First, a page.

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Cap nb 26 1669 Ries then, of famuel Simmons
Päe spounds be my the fecond ** Forsspounds er horasmi to
Cordnounh q fay rach by mo Wohngefan Bufen whilera
when the duties were shared, first with Philip Mea- him greater leisure; it was completed in 1665, at a dowes, and afterwards with the excellent Andrew cottage at Chalfont, in Bucks, to which the poet Marvell. He served Cromwell when Cromwell had had withdrawn from the plague, then raging in the thrown off the mask and assumed all but the name metropolis ; but it was not published till two years of king, and it is to be regretted that, like his friend afterwards, when the copyright was purchased by Bradshaw, the poet had not disclaimed this new and Samuel Simmons, a bookseller, on the following terms: usurped tyranny, though dignified by a master mind. - An immediate payment of £5, and £5 more when He was probably hurried along by the stormy tide of 1300 copies should be sold; the like sum after the events, till he could not well recede.
same number of the second edition (each edition to For ten years Milton's cyesight had been failing, consist of 1500 copies), and other £5 after the sale of owing to the 'wearisome studies and midnight watch the third. The third edition was not published till ings' of his youth. The last remains of it were 1678 (when the poet was no more), and his widow sacrificed in the composition of his Defensio Populi (Milton married a third time, about 1660) sold all (he was willing and proud to make the sacrifice), and her claims to Simmons for £8. It appears that in by the close of the year 1652, he was totally blind, the comparatively short period of two years, the • Dark, dark, irrecoverably dark.' His wife died about poet became entitled to his second payment, so that the same time; but he soon married again. His se- 1 1300 copies of Paradise Lost' had been sold in the cond partner died within a year, and he consecrated to her memory one of his simple, but solemn and touching sonnets :Methought I saw my late espoused saint Brought to me like Alcestis from the grave, Whom Jove's great son to her glad husband gave, Rescued from death by force, though pale and faint. Mine, as whom wash'd from spot of child-bed taint Purification in the old law did save, And such as yet once more I trust to have Full sight of her in heaven without restraint, Came vested all in white, pure as her mind; Her face was veil'd, yet to my fancied sight, Love, goodness, sweetness, in her person shin'd So clear, as in no face with more delight.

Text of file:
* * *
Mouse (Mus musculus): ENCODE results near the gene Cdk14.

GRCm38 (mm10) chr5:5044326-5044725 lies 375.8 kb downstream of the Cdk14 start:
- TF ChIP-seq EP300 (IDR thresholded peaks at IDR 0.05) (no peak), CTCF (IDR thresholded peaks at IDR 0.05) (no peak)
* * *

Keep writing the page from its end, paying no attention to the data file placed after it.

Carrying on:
m illor But, oh! as to embrace me she inclin'd, I wak’d, she fled, and day brought back my night.
WE ? โยาน The Restoration deprived Milton of his public Fac-simile of Milton's Second Receipt to Simmons. employment, and exposed him to danger, but by the interest of Davenant and Marvell (as has been said),
two first years of its publication-a proof that the
nation was not, as has been vulgarly supposed, inhis name was included in the general amnesty. The
sensible to the merits of the divine poem then entergreat poet was now at liberty to pursue his private studies, and to realise the devout aspirations of his
ing on its course of immortality. In eleven years from the date of its publication, 3000 copies had been sold; and a modern critic has expressed a doubt whether Paradise Lost,' published eleven years since, would have met with a greater demand! The fall of man was a theme suited to the serious part of the community in that age, independently of the claims of a work of genius. The Puritans had not yet wholly died out-their beatific visions were not quenched by the gross sensualism of the times. Compared with Dryden's plays, how pure, how lofty and sanctified, must have appeared the epic strains of Milton! The blank-verse of Paradise Lost was, however, a stumblingblock to the reading public. So long a poem in this measure had not before been attempted, and ere the second edition was published, Samuel Simmons procured from Milton a short and spirited explanation of his reasons for departing from the troublesome bondage of rhyming. In 1671 the poet produced his Paradise Regained and Samson Agonistes. The severe simplicity and the restricted plan of these poems have rendered them less popular than “Comus' or Paradise Lost;' but they exhibit the intensity and force of Milton's genius: they were 'the ebb of a mighty tide.' The survey of Greece and Rome in · Paradise Regained,' and the poet's description of the banquet in the grove, are as rich and exuberant as anything in